AFP548 Site News,OS X September 28, 2015 at 8:32 am

Challenges My Organization Faces Upgrading to OS X 10.11, El Capitan

As if you haven’t heard, there’s something new this month to cause drama on the Apple upgrade treadmill (just as nefarious as Slack dragging everyone’s communication watering hole into the future). This time it’s the coming System Integrity Protection and other tightening restrictions we’re all dealing with. I wanted to share our current blockers to replicating the workflow we support for customers on 10.10, which comes down to two attitudes displayed by one vendor in particular (that will remain nameless): apathy, and ignorance

Everything's going to be alright. via http://gph.is/13hgXMD

‘I don’t know’

The vendor could have corrected course or known to not write to certain paths that the impending SIPocalypse will disable by relocating errant files from, and will fail for new installs. This one vendor in question bundles a whole bunch of packages as one, so if I wanted to deploy the parts of it that CAN run while waiting for other components to be revised, I’d have to use ChoiceChangesXML to avoid repackaging. From the very beginning they could have taken the hint that /Applicatons, /Library and /usr/local are legit paths to write to. (Or heck, even /opt is mostly fine if they figured out how to run setfile on it to hide it from the OS after writing…coughCiscocough and if they need to run out of the home folder, well, ಠ_ಠ. I’m looking at you, GoToMeeting…)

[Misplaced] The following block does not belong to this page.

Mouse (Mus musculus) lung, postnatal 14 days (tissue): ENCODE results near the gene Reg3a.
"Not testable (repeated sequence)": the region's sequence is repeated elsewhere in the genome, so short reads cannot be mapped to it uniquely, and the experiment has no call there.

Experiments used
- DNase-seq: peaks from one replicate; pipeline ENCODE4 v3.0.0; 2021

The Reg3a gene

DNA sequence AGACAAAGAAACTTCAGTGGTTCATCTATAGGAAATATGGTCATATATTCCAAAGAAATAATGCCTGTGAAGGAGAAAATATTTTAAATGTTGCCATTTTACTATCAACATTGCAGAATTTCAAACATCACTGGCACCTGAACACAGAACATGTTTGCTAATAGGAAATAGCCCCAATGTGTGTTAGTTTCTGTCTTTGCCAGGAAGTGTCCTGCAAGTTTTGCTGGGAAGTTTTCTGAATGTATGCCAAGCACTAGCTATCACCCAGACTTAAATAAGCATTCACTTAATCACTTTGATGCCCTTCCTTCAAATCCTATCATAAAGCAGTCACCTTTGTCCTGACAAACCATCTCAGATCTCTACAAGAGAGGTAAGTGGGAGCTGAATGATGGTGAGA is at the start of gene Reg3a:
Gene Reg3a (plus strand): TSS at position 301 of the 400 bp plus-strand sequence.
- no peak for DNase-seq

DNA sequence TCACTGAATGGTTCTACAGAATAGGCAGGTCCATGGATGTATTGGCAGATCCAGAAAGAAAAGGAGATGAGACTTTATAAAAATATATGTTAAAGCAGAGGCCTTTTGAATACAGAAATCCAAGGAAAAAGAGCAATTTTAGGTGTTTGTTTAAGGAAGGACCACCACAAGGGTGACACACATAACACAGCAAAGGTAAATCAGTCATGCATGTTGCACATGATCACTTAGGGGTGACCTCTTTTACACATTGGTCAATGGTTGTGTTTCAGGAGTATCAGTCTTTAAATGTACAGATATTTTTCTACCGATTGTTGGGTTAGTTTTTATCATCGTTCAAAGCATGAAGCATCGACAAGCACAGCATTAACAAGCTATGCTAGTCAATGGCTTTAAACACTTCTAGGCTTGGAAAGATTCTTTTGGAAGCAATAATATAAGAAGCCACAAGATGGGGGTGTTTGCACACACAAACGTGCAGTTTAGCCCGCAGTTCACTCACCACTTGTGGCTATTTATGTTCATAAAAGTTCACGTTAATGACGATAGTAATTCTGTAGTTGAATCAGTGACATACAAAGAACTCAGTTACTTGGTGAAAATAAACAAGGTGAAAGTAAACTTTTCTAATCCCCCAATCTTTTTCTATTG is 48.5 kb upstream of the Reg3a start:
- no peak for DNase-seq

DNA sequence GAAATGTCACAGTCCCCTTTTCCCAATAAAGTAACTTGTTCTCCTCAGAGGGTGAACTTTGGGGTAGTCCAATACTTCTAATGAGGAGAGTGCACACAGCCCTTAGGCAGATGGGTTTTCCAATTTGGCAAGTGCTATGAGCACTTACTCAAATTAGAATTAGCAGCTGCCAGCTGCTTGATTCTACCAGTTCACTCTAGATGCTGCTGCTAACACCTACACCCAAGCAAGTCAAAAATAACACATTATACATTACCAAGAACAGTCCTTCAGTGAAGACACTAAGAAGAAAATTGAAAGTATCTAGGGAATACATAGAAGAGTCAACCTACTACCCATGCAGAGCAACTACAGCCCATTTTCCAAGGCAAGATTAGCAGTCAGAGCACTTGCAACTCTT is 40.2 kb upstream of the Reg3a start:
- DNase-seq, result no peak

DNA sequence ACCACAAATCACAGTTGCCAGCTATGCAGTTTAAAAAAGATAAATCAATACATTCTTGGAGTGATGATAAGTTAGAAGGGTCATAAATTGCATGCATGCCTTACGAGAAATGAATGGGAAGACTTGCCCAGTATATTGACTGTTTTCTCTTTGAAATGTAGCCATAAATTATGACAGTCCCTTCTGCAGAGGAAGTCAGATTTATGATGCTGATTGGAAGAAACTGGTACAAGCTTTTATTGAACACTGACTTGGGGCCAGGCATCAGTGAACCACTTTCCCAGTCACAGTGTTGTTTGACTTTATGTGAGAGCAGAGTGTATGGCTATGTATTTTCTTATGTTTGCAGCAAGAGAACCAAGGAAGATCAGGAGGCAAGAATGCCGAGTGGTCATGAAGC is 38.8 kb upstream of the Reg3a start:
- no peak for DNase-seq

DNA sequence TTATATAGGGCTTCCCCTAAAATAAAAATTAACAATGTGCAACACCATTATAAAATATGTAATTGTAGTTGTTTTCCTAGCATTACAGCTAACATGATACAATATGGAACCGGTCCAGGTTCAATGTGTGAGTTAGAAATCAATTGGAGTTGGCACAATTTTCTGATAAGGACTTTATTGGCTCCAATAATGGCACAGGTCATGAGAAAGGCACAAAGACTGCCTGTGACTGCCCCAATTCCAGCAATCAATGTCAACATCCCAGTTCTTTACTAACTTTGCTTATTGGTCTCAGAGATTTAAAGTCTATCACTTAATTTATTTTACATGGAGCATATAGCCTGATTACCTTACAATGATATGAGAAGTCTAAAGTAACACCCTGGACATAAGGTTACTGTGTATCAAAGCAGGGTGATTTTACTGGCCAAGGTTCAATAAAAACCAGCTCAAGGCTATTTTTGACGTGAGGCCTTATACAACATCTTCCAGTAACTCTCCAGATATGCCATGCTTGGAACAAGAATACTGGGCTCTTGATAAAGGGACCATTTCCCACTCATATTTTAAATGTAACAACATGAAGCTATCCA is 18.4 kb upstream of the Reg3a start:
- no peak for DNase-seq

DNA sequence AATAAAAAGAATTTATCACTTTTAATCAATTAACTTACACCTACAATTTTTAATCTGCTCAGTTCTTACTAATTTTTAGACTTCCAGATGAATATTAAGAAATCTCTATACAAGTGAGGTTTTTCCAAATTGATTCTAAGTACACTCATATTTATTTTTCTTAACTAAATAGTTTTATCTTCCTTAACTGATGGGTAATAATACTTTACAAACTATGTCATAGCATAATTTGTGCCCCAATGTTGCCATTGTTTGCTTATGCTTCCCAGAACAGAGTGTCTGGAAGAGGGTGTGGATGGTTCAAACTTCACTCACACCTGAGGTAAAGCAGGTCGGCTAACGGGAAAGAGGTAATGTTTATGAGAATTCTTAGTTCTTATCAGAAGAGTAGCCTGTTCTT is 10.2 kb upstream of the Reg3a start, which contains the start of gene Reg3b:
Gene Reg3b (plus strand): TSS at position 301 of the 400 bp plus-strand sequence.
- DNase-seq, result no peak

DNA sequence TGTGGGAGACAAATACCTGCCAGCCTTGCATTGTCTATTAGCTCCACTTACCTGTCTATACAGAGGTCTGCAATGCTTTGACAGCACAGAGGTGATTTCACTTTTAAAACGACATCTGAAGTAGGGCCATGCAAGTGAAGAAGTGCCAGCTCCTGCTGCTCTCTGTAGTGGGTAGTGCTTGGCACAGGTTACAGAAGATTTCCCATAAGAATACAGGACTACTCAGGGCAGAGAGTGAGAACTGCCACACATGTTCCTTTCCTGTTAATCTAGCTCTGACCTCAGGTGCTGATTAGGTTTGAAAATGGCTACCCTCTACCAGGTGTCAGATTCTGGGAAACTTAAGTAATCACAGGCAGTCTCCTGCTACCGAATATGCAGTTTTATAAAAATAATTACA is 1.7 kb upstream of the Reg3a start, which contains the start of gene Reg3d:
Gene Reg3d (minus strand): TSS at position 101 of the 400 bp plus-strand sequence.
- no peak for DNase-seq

‘I don’t care’

How many WWDC’s has it been where they’ve been warning developers about unsigned kexts? Not that the signature validation process doesn’t have various issues with enforcement, allowing rootkits to stay persistent and undetected, but to get back on track… It shows a lack of concern with their products actually, y’know, working, that vendors who require kernel-level extensions can’t get them signed. But I can’t say I’m upset that their installation attempts will now be fruitless, since crappy drivers end up being the primary cause of crashes and kernel panics.

Like a good security stance, we serve ourselves and our customers best when we assume there will be incompetence and obliviousness will cause mistakes to be made. Here’s hoping your mitigation techniques and workarounds, especially if they can’t avoid a delay for your customers ability to upgrade, don’t cause too much friction in your environment.

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